Grammy-winning R&B and jazz icon James Mtume has died at 76
James Mtume, musician and activist who formed R&B group Mtume, has passed away. He was 76 years old.
His representative Angelo Ellerbee confirmed to USA TODAY on Monday that Mtume died on Sunday, six days after his birthday. His cause of death is not yet known.
Mtume was born January 3, 1946 in Philadelphia, Pennsylvania, to an illustrious family of musicians – his father was saxophonist Jimmy Heath, his uncles were bassist Percy Heath and drummer Albert Heath, and he was raised by his step- father James Forman, a pianist.
Mtume opened up about his musical education in an interview with the Associated Press in 2018, describing how Forman exposed him to great musicians.
“I would say I had a very special childhood growing up,” he said. “My biological father, James Heath, is a world famous saxophonist of the famous Heath Brothers. But the father who raised me, and I don’t use the word stepfather, was James Forman, who was also a musician of jazz. He played with Dizzy Gillespie, Charlie Parker and all these people. So when I grow up, maybe at dinner one night, there’s Dizzy Gillespie, another night there’s John Coltrane (or) Thelonious Monk .
“I was only 10 years old, so I didn’t know how deep it was, but I knew it was amazing to hear these conversations with these great jazz musicians. At the same time, I grew up listening. the birth of R&B and soul – there’s James Brown, The Temptations, Motown – so I had a very interesting musical background to come. “
In 1966, Mtume attended Pasadena College on a swimming scholarship and was drawn to the cultural and political changes that were taking place in the country during this time. After joining a branch of the Black Power Movement, the African Mulana Kurenga (author and creator of the Pan-African and African-American festival of Kwanzaa) gave her a new Swahili surname: “Mtume” which means messenger or prophet.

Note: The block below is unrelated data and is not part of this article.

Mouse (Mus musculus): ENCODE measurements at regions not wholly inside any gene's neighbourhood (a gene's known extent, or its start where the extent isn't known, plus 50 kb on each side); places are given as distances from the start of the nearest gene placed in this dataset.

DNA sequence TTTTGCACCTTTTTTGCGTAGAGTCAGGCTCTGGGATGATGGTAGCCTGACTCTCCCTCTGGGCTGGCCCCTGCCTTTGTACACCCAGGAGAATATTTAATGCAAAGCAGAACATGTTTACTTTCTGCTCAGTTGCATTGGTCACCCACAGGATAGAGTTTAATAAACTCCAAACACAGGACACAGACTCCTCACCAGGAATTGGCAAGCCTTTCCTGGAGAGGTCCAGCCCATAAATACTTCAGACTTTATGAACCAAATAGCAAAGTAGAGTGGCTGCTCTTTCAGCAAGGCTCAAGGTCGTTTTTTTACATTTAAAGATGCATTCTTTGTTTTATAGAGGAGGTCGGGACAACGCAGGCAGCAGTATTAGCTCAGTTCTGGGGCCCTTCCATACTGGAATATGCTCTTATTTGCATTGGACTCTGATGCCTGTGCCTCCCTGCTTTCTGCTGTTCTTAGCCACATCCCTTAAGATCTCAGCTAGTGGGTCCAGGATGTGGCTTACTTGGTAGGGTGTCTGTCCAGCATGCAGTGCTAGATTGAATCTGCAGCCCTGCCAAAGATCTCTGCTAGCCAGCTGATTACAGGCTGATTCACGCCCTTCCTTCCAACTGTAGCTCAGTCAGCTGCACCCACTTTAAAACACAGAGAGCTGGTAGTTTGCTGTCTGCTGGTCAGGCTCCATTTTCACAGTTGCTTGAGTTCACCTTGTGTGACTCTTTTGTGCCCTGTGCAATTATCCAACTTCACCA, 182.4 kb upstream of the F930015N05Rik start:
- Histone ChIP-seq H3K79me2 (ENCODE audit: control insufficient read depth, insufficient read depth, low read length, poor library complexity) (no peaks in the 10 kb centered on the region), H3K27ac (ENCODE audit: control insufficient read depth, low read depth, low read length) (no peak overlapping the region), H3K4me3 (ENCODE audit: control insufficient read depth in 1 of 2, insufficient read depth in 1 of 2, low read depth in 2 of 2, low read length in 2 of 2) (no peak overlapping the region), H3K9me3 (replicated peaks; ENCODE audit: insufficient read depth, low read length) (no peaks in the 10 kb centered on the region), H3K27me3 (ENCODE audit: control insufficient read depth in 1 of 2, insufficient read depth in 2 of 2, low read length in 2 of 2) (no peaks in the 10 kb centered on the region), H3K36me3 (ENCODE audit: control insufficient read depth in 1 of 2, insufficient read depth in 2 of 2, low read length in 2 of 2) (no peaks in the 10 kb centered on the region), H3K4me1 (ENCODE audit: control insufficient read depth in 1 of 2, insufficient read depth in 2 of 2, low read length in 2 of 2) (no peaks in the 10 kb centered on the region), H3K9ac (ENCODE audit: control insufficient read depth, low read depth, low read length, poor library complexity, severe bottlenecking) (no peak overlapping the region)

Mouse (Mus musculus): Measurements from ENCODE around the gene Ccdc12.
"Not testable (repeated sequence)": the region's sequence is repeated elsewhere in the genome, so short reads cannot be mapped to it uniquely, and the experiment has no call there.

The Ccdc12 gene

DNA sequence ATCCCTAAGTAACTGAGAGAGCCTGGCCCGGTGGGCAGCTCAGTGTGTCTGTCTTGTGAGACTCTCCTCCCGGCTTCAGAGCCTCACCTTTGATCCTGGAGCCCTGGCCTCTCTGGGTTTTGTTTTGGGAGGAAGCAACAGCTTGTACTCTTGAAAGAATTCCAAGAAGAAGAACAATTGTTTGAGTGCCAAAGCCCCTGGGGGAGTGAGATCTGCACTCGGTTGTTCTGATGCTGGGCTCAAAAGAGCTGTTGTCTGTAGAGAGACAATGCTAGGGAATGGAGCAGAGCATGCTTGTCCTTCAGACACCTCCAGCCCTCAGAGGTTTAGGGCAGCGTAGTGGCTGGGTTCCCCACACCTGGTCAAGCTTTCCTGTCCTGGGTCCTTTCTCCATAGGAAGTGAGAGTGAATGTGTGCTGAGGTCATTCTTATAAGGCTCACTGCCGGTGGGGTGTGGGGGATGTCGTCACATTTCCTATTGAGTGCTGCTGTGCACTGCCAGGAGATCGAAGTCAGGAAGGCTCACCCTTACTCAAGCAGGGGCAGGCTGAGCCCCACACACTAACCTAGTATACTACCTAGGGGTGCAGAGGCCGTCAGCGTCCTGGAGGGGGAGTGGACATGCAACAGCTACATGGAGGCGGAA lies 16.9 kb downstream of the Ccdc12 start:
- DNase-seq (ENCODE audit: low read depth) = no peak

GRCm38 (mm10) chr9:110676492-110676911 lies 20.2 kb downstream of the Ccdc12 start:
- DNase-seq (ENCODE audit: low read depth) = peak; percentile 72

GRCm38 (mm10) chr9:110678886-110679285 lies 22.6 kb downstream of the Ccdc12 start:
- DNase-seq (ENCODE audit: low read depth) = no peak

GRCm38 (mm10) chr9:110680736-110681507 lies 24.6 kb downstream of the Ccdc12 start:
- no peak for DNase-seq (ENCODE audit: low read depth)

Throughout his career, Mtume has collaborated with several jazz giants, including Duke Ellington, McCoy Tyner, Freddie Hubbard and Sonny Rollins. In 1971, Miles Davis saw Mtume during a concert in New York at the Village Vanguard and soon after invited him to join his group. Mtume toured with Davis for five years.
“People ask me where did I go to school, and I say ‘MD University’, are you digging?” He told The Associated Press. “The main lesson I learned from Miles is to never stand still, always move forward. He said, ‘When you cross a bridge, burn it.’ So you can’t even go back, even if you wanted to. That was his message: keep pushing the boundaries of music. “
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And that’s exactly what Mtume did, forming his own genre of music – a combination of soul, jazz and funk that he called “Sophistifunk” – in the 1970s.
He has used this style to create several hit songs, such as “The Closer I Get to You” and “Back Together Again” by Roberta Flack and Donny Hathaway and “Whatcha Gonna Do With My Lovin ‘” and “Never Knew Love Like “by Stephanie Mills. This Before ”, which won Mtume and guitarist / partner Reggie Lucas the Grammy Award for Best R&B Song.
In the 1980s, Mtume formed the R&B group bearing its namesake. The group had five best-selling albums and eleven R&B hits. With Tawatha Agee on vocals, the 1982 band’s salacious song “Juicy Fruit” became a heavily sampled melody, used as the basis for at least 70 songs, most notably by The Notorious BIG on their first solo single, “Juicy”, Faith Evans for “Faithfully”, Keyshia Cole on her single “Let It Go” and Tamar Braxton on her single “The One”.
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Mtume has also composed soundtracks for films, such as “Native Son” in 1986, and was musical supervisor for the 1994 Fox crime drama “New York Undercover”. He also co-hosted the “Open Line” community talk series, formerly on New York’s WBLS FM station, for 18 years.
Mtume is survived by his wife Kamili Mtume; Brother Jeffrey Forman; sons Faulu Mtume and Richard Johnson; daughters Benin Mtume, Eshe King, Ife Mtume and Sanda Lee; and grandchildren Sukari Mtume, Yamani Mtume, Craig McCargo, Mazi Mtume, Aya Mtume and Jhasi Mtume.
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Contribution: Associated Press